What´s Vertical Farming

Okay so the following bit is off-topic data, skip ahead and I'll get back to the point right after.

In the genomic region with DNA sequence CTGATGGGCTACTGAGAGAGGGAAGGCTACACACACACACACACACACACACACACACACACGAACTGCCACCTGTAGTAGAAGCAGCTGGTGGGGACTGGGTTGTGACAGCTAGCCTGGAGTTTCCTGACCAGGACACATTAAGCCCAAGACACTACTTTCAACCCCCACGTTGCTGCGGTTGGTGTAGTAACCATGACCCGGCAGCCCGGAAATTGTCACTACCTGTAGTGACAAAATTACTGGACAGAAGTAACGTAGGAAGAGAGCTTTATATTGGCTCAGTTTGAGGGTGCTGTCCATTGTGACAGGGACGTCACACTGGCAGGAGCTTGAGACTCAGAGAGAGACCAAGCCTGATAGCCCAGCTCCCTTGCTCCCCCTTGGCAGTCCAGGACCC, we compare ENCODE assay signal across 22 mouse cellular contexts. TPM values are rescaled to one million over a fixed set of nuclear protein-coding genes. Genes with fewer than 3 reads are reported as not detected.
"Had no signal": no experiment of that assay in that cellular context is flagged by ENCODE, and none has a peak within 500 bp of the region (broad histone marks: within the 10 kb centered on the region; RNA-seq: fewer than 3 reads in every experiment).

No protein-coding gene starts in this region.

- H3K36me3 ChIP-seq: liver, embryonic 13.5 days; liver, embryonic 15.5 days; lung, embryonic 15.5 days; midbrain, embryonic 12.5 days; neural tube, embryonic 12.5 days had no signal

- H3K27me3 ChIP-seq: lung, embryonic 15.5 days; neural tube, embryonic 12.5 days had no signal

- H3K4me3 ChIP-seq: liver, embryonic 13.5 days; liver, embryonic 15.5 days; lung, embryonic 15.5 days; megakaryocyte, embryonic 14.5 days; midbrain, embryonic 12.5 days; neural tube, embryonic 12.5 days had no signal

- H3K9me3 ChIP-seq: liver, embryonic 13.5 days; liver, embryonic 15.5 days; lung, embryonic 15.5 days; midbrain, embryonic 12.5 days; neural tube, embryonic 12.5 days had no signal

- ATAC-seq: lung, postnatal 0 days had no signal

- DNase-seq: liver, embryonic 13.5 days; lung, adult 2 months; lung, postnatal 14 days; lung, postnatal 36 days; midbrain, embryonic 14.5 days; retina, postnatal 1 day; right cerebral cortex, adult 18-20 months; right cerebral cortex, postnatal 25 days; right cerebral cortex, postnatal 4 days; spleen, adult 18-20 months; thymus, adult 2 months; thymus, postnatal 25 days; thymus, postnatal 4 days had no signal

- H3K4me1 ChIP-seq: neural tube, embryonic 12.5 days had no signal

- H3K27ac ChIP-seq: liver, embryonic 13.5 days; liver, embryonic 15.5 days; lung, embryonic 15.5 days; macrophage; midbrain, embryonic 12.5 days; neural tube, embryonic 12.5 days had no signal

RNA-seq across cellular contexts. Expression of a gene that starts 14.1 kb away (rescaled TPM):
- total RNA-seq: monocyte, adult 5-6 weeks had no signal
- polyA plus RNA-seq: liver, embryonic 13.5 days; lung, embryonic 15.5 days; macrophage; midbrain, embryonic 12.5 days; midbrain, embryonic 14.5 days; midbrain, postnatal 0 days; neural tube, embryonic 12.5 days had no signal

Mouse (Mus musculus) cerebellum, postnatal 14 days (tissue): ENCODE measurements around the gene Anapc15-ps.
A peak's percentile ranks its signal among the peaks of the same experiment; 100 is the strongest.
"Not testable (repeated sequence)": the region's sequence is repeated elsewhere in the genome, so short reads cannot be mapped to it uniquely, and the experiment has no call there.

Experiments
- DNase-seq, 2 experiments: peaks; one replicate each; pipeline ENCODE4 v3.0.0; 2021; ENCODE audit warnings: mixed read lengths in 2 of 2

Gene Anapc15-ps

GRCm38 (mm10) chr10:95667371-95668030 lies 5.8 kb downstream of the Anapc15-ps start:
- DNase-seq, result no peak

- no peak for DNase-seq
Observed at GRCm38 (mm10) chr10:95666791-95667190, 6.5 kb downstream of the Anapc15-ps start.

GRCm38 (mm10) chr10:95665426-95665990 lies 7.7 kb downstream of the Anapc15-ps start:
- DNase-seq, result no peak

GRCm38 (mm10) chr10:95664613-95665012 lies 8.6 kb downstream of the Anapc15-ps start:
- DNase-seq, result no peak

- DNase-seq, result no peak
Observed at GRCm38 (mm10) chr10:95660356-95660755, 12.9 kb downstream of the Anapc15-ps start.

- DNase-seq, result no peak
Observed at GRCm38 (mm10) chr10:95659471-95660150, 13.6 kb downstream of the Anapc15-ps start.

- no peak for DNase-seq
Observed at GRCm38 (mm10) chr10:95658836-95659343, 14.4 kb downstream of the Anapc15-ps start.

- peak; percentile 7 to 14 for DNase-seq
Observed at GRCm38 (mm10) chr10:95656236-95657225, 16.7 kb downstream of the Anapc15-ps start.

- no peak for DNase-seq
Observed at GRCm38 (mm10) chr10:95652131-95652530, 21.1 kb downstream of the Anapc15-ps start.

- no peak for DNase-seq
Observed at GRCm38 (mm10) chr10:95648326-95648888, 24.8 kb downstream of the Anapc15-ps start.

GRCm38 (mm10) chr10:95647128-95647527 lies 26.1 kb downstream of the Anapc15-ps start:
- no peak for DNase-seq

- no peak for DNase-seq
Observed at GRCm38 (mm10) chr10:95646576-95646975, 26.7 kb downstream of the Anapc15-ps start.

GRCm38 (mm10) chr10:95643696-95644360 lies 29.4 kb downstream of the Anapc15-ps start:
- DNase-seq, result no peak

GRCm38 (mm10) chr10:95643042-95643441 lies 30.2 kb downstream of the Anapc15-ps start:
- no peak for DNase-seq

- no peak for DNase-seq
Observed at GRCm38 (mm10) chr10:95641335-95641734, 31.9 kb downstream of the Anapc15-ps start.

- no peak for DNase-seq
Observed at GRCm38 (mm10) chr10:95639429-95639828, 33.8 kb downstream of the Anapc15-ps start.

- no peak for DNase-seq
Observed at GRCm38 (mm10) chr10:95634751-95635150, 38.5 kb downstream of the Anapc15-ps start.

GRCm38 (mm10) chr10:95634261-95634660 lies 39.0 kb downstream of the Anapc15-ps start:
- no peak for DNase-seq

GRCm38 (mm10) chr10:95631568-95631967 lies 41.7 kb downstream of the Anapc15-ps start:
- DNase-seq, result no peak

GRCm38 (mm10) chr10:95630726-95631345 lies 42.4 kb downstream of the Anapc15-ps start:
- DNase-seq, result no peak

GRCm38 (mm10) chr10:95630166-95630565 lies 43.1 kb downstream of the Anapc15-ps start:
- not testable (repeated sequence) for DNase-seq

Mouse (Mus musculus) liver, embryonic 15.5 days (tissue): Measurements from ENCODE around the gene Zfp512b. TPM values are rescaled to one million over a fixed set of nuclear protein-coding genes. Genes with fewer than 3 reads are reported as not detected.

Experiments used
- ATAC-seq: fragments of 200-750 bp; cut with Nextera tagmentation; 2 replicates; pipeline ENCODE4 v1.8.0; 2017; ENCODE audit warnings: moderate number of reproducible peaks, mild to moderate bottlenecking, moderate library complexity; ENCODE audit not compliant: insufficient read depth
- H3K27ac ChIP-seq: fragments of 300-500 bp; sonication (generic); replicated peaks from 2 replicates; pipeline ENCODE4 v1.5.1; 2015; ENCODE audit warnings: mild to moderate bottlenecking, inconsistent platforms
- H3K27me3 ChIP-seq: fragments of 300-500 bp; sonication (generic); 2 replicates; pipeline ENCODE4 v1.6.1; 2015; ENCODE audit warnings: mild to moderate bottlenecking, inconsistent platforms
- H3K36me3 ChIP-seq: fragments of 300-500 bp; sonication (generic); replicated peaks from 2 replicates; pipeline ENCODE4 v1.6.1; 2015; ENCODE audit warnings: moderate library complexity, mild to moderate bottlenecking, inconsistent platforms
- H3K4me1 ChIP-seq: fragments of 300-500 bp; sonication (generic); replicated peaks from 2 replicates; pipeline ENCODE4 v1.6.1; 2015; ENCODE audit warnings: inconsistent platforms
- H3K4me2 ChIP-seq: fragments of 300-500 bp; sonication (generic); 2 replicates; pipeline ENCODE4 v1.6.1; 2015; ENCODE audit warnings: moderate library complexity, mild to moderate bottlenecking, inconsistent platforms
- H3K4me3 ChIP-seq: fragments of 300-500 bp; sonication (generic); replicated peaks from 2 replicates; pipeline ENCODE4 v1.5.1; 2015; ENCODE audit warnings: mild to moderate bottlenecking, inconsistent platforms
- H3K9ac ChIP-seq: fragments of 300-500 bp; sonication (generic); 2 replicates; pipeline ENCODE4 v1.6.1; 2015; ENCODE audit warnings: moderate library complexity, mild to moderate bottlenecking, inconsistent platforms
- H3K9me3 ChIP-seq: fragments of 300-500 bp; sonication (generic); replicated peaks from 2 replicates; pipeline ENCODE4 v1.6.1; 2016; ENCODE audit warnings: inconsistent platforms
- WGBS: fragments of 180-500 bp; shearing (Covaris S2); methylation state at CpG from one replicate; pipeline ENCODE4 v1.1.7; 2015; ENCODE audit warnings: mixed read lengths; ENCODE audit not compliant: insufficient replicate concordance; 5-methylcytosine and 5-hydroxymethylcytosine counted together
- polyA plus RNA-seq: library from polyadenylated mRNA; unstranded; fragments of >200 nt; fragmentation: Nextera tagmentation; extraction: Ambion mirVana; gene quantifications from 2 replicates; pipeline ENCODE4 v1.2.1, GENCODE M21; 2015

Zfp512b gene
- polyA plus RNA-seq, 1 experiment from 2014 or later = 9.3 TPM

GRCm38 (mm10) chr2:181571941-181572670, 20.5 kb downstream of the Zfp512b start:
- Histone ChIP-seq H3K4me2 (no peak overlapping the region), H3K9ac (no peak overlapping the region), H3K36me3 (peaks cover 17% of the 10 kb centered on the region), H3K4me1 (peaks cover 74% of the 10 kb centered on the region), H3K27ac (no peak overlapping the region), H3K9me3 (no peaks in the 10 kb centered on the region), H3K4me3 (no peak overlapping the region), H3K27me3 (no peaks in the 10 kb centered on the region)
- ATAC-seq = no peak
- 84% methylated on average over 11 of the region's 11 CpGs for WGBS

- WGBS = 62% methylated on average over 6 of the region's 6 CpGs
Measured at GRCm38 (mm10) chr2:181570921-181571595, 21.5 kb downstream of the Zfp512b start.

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It is 2050. Alice is walking down the street as one of the privileged with a ration card. Catching a glimpse of the current New York Times newspaper, she notices the front page picture. There are thousands of families starving for a food handout with their hands reaching towards food. The desperation can be seen in their eyes, but with the current world situation there is little Alice can do. She could share her rations, but this would leave her hungry with the rest. This is because the Earth is running out of viable soil with 80 percent of the world’s land already occupied (Mendleson, 2011). In addition, by 2050 the population on Earth is projected to increase by around 3 billion people (Feldman, 2007). This brings up an interesting query of how can enough food be produced to feed everyone? Vertical Farming is a way to feed the extra billions that humans will create in the near future because it can grow bountiful produce with less pollution that traditional farming. Therefore, Vertical Farms should be implemented in at least every state. Vertical Farming was developed by Dr. Dickson Despommier in his ecology class. The idea came about when he proposed the problem of overpopulation and minimal land available. First they thought of rooftop farming, which in a Canadian study could save around 300 million dollars, but feed less than 3 percent of a Manhattan size population (Dunn, 2011). Then Despommier and his students thought of refurbishing abandoned buildings in the city with two types of gardening processes on every floor; aeroponics and hydroponics (The Vertical Farm: The World Grows Up, 2010). Aeroponic gardening uses a nutrient rich mist, while hydroponics uses nutrient rich water to grow plants in (The Vertical Farm: The Wo... ... middle of paper ... ...t vertical farm in the US - becomes a Zero Organic Waste facility. PR Newswire US. Ryan, J. T. (2012). Extreme weather in 2011 stunted Central Pa. crop harvests. Central Penn Business Journal, 28(1), 21. Smith, S. (2000). Greenhouse Gardener's Companion: Growing Food and Flowers in Your Greenhouse or Sunspace. Golden, CO:Fulcrum Publishing. Stevenson, J. C. (2013). Genetic diversity. Salem Press Encyclopedia of Science. Tulloch, J. (2011). Vertical farming takes root. Retrieved from: http://knowledge.allianz.com/environment/food_water/?1529/vertical-farming-takes-root USDA. (2013). Cash receipts for corn and soybeans account for about half of all crop receipts. Retrieved from: http://www.ers.usda.gov/data-products/chart-gallery/detail.aspx?chartId=40050&ref=collection&embed=True#.UxjyP_ldWap The Vertical Farm: The World Grows Up. (2010). Kirkus Reviews, 78(13), 603.
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